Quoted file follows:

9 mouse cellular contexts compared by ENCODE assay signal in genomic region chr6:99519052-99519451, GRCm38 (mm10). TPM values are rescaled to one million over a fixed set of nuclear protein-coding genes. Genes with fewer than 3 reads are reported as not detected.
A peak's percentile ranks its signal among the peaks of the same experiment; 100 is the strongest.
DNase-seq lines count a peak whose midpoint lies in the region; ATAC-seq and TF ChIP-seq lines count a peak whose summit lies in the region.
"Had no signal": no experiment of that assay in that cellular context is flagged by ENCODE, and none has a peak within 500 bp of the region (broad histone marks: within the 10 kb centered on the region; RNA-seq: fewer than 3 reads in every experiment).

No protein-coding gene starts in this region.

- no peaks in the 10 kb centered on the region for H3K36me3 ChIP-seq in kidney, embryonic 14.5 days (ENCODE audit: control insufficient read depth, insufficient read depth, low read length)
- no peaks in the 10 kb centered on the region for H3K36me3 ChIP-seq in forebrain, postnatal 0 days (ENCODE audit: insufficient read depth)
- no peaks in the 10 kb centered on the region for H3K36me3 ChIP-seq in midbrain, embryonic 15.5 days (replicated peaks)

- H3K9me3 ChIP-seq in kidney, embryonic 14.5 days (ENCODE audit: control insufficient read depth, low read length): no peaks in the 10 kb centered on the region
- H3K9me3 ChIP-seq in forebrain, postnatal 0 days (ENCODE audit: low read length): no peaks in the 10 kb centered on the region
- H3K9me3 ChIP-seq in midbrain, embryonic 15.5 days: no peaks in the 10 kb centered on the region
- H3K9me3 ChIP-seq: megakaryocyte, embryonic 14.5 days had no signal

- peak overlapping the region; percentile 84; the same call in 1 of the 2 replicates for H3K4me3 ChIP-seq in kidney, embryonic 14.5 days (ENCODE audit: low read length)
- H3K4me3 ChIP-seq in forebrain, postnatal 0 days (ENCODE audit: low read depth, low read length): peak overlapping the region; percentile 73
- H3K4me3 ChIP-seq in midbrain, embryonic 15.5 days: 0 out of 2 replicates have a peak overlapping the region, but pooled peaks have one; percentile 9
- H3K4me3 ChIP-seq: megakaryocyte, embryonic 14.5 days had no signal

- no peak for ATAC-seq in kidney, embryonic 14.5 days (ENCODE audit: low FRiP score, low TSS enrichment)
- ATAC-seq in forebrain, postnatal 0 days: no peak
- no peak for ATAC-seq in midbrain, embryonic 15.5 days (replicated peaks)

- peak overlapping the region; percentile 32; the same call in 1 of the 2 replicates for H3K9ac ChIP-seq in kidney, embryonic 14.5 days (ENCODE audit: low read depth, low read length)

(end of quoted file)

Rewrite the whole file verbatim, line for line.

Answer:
9 mouse cellular contexts compared by ENCODE assay signal in genomic region chr6:99519052-99519451, GRCm38 (mm10). TPM values are rescaled to one million over a fixed set of nuclear protein-coding genes. Genes with fewer than 3 reads are reported as not detected.
A peak's percentile ranks its signal among the peaks of the same experiment; 100 is the strongest.
DNase-seq lines count a peak whose midpoint lies in the region; ATAC-seq and TF ChIP-seq lines count a peak whose summit lies in the region.
"Had no signal": no experiment of that assay in that cellular context is flagged by ENCODE, and none has a peak within 500 bp of the region (broad histone marks: within the 10 kb centered on the region; RNA-seq: fewer than 3 reads in every experiment).

No protein-coding gene starts in this region.

- no peaks in the 10 kb centered on the region for H3K36me3 ChIP-seq in kidney, embryonic 14.5 days (ENCODE audit: control insufficient read depth, insufficient read depth, low read length)
- no peaks in the 10 kb centered on the region for H3K36me3 ChIP-seq in forebrain, postnatal 0 days (ENCODE audit: insufficient read depth)
- no peaks in the 10 kb centered on the region for H3K36me3 ChIP-seq in midbrain, embryonic 15.5 days (replicated peaks)

- H3K9me3 ChIP-seq in kidney, embryonic 14.5 days (ENCODE audit: control insufficient read depth, low read length): no peaks in the 10 kb centered on the region
- H3K9me3 ChIP-seq in forebrain, postnatal 0 days (ENCODE audit: low read length): no peaks in the 10 kb centered on the region
- H3K9me3 ChIP-seq in midbrain, embryonic 15.5 days: no peaks in the 10 kb centered on the region
- H3K9me3 ChIP-seq: megakaryocyte, embryonic 14.5 days had no signal

- peak overlapping the region; percentile 84; the same call in 1 of the 2 replicates for H3K4me3 ChIP-seq in kidney, embryonic 14.5 days (ENCODE audit: low read length)
- H3K4me3 ChIP-seq in forebrain, postnatal 0 days (ENCODE audit: low read depth, low read length): peak overlapping the region; percentile 73
- H3K4me3 ChIP-seq in midbrain, embryonic 15.5 days: 0 out of 2 replicates have a peak overlapping the region, but pooled peaks have one; percentile 9
- H3K4me3 ChIP-seq: megakaryocyte, embryonic 14.5 days had no signal

- no peak for ATAC-seq in kidney, embryonic 14.5 days (ENCODE audit: low FRiP score, low TSS enrichment)
- ATAC-seq in forebrain, postnatal 0 days: no peak
- no peak for ATAC-seq in midbrain, embryonic 15.5 days (replicated peaks)

- peak overlapping the region; percentile 32; the same call in 1 of the 2 replicates for H3K9ac ChIP-seq in kidney, embryonic 14.5 days (ENCODE audit: low read depth, low read length)